German Courts Rule 11-Year-Old Trans Girl Can Be Institutionalized Against Mother’s Wishes

Berlin’s state court, the Kammergericht, has ruled that an 11-year-old transgender girl can be legally institutionalized in a mental-health facility against her and her mother’s wishes, reports.

Initially, the mother of Alexis Kaminsky (above) had sought to get her daughter therapy to cope with the dissolution of her parents’ marriage and the stress of her gender-identity disorder. (Alexis’ father does not support her desire to live as a female.) But after only an hour-long interview, a nurse with the Youth Welfare Office decided that the best course of action was for Alexis to be remanded to an institution and eventually entered into the foster care system.

After a request by Alexis’ mother to get an impartial professional diagnosis was rebuffed, she filed suit—and lost. Last Thursday, the court upheld the earlier ruling that gave Alexis’ father the right to determine her fate.

Trans advocates protested the ruling on Monday with a banner reading:

“Stop Alex forced into institutionalization at once! Institutions like the youth office and the Charité use force on humans through enforcement and psychological pressure! Each gender and each gender identity is a right, not a disease.”

British trans activist Katrina Swales has begun a petition on behalf of Alexis, which states, “This young girl gets taught that her feelings are wrong. She gets pushed into self-denial more and more. Something that has already cost the lives of so many transsexuals.” More than 9,000 signatures have been collected to date.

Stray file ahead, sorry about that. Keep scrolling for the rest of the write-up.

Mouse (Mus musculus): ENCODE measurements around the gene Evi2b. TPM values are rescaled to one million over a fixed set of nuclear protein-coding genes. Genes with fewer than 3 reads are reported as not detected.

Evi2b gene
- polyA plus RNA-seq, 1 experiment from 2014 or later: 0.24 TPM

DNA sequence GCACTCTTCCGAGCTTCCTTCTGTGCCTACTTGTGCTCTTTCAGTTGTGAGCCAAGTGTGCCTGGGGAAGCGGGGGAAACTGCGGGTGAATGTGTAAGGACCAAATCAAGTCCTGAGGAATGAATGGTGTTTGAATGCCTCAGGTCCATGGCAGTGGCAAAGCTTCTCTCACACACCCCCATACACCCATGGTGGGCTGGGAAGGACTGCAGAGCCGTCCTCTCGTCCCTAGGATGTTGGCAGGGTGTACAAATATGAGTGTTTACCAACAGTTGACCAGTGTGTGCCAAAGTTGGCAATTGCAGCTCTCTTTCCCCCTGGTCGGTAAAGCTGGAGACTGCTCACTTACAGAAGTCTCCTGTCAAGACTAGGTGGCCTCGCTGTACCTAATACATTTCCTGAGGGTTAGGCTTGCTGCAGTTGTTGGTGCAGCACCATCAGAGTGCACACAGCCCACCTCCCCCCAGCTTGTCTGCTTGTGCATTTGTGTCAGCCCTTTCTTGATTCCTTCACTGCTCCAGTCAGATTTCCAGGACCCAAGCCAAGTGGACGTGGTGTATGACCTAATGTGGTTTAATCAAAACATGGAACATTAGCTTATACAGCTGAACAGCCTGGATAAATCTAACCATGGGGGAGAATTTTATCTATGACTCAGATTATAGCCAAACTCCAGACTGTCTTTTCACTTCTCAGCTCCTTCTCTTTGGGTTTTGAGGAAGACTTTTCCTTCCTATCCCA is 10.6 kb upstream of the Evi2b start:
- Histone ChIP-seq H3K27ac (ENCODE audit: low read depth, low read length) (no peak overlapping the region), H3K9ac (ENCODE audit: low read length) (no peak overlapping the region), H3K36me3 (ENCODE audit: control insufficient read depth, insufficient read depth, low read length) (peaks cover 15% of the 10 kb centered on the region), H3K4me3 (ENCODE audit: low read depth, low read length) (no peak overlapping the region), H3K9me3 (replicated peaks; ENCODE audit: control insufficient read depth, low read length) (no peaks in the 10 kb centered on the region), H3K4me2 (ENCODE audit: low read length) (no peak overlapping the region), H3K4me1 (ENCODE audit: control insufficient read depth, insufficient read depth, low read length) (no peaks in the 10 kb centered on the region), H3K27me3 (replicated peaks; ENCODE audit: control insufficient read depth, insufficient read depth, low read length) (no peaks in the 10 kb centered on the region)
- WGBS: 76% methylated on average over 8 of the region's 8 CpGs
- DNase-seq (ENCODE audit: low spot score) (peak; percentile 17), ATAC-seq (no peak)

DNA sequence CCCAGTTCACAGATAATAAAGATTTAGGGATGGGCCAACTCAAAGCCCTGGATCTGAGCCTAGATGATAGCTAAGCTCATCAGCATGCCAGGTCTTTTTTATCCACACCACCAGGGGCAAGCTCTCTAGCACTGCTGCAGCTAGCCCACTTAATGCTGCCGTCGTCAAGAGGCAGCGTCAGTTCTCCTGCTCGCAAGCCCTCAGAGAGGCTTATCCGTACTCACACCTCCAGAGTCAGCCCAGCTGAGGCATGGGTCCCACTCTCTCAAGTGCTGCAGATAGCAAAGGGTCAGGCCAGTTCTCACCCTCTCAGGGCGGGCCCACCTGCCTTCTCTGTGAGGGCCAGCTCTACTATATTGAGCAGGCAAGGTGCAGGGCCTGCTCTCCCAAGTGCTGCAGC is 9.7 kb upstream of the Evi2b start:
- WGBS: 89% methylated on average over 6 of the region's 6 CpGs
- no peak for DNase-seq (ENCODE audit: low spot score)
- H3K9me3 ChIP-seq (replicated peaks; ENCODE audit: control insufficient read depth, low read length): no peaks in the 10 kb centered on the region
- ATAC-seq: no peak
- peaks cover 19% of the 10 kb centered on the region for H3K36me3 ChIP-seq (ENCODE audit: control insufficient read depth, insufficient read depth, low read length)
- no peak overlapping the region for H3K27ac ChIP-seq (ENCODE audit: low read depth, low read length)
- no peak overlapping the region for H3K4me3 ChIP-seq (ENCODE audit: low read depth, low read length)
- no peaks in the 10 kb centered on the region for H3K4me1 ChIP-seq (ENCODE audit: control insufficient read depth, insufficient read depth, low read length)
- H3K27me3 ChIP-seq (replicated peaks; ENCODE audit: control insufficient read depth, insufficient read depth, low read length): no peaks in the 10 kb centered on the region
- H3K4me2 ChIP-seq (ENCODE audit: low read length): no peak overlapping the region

While it can be debated whether a child of 11 is old enough to make decisions regarding her mental state and gender identity, the youth office maintains Alexis’ mother is pressuring her to adopt a female persona and that, in the best interest of the child, Alexis be removed from any “sphere of influence.”

Previously, the German government has suggested it was more enlightened than other European nations: Last year, the Federal Constitutional Court ruled that it was unconstitutional to require citizens to undergo sterilization and gender-conforming surgeries in order to be legally recognized as the sex they identify as.


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  • Eric

    There is actually a little more to this story than most LGBT blogs are presenting, including some accusations of abuse by the father which might require the removal of the child from the home, and the child’s wish to start hormone treatments at age 11.

  • Rob

    I lived in Berlin for 3 years and found the city to be one of the most progressive places there is and find it hard to believe that we are better placed than the care providers there who have spent time with everyone involved.

    The LGBTQ community in Berlin is also extremely vocal, and so it is perhaps strange the author of this article feels the need to report that a British woman is protesting against this?

    People should not jump to conclusions here – this is about the well-being of an 11-year-old after all.

  • Mariah

    I find it extremely hard to believe the German government would make this decision if there wasn’t more to this story than what is told here. If the non-supportive father is being abusive and the mother expressed concern by sending her to a therapist in the first place, maybe we can assume that being put in a safer environment is not an anti-LGBTQ action, rather a move to help her. Germany is indeed very progressive, allowing civil unions and in general very accepting of LGBTQ people. I highly doubt a discriminatory law would be passed without huge uproar from the majority of the German community, not just the LGBTQ section.